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Writing to Learn
Embracing the vulnerabilities and strengths of exploratory writing
I often think about how to learn more effectively. Two tools are crucial for my learning: Anki, for spaced repetition (thanks to Michael Nielsen’s Augmenting long-term memory), and more importantly, writing. I’m increasingly convinced that I don’t understand things well unless I write about them.
But writing becomes a struggle as I delve into new disciplines. I’m comfortable writing about topics close to my life, like work and self-improvement, but how do I approach something like an economics course I’ve just completed? Sharing my notes seems useless to others, and I’m hesitant to analyze the economy with limited knowledge.
I stumbled upon a book Writing to Learn by William Zinsser, the author of On Writing Well. He distinguished two types of writing (although he said he generalized “outrageously”):
Type A, which transmits existing ideas, and
Type B, which allows us to find out what we want to say.
I was in the mindset of type A writing, that I should write what I already know. But he said both types “are equally valid and useful.” He describes type A as mostly a technical skill, while type B is “a voyage of discovery into the self”:
Only by going into uncharted territory […] can a writer find his potential and his voice and his meaning. Meaning, in fact, doesn’t exist until a writer goes looking for it.
Exploratory writing has led me to unexpected insights. Last week when I wrote about culture and memes, I thought I was writing something grand, but in the end it led to personal reflections on my investing behavior.
I think my fear of being wrong also makes it difficult to write about complex things.
If I share my personal opinions and experiences, there’s not much you can argue with me. But if I write about economy and science, it feels like I’m exposing my ignorance and open for attack. What goes by the name of “I want to write what’s true” may be “I’m scared of looking stupid.”
But that is how we learn. As Karl Popper writes,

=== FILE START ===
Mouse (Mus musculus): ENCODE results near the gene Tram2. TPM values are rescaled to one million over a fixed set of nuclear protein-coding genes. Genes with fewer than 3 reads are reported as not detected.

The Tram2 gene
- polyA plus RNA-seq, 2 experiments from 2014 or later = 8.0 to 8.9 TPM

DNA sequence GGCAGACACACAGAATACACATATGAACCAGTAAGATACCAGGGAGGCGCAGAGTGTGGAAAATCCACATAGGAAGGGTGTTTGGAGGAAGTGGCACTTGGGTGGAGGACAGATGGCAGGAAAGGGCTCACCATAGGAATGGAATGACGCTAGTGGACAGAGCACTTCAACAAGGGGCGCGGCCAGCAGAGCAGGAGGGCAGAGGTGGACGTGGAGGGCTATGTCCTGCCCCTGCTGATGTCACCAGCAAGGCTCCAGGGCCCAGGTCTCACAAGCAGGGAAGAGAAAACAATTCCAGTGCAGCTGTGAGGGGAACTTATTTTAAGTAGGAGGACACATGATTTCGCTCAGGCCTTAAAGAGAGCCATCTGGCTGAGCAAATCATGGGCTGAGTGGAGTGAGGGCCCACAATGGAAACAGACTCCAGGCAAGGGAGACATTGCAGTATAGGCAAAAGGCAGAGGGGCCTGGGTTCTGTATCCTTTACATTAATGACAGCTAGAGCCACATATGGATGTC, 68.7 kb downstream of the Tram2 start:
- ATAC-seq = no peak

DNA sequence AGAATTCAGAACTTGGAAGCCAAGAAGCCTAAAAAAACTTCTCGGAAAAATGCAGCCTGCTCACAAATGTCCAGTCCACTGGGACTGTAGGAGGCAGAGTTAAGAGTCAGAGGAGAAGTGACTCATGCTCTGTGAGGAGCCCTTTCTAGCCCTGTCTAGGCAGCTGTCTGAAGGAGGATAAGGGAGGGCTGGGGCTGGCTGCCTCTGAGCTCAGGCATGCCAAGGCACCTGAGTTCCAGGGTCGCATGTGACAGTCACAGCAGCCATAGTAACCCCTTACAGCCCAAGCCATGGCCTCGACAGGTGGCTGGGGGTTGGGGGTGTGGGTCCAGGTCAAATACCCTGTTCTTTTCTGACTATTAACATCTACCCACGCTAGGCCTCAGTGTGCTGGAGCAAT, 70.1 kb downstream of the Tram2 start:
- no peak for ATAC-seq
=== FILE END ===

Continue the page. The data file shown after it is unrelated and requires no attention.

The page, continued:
The way in which knowledge progresses […] is by unjustified (and unjustifiable) anticipations, by guesses, by tentative solutions to our problems, by conjectures. These conjectures are controlled by criticism; that is, by attempted refutations. — Conjectures and Refutations
So, I’m not exposing my ignorance; I’m inviting criticism to improve my ideas.
With psychological hurdles cleared up, two tactics I find useful:
In his typically whimsical style, Zinsser said,
Writing is learned by imitation. I learned to write mainly by reading writers who were doing the kind of writing I wanted to do and by trying to figure out how they did it. S. J. Perelman told me that when he was starting out he could have been arrested for imitating Ring Lardner. Woody Allen could have been arrested for imitating S. J. Perelman. And who hasn’t tried to imitate Woody Allen?
Instead of asking “How to write about X?”, ask “What examples can I find about X and imitate them?”
I found that Ben Kuhn wrote a few pieces about effective altruism when he started to understand it. He later called them “uninteresting.” But even those writings are worth publishing, as he argues, not in a sense of going viral, but something “your friends enjoy reading, makes acquaintances feel more positively towards you, etc.”
2. Write for yourself.
Though writing online has many benefits, the ultimate goal (and the path) is to write for yourself.
When Zinsser became the editor of Yale Alumni Magazine,
I never stopped to ask, “Who is the typical Yale alumnus? Who am I editing for?” One of my principles is that there is no typical anybody; every reader is different. I edit for myself and I write for myself. I assume that if I consider something interesting or funny, a certain number of other people will too.
It’s much less stressful when I freely explore my own interests, rather than aiming for instructing others.
It works for both the writer and the reader. As Morgan Housel says, “Writing for yourself is fun, and it shows. Writing for others is work, and it shows.”
I hope you find this helpful! If you have any thoughts, questions, or simply want to connect (I love making friends), reply to this or DM me on X.
Until next time,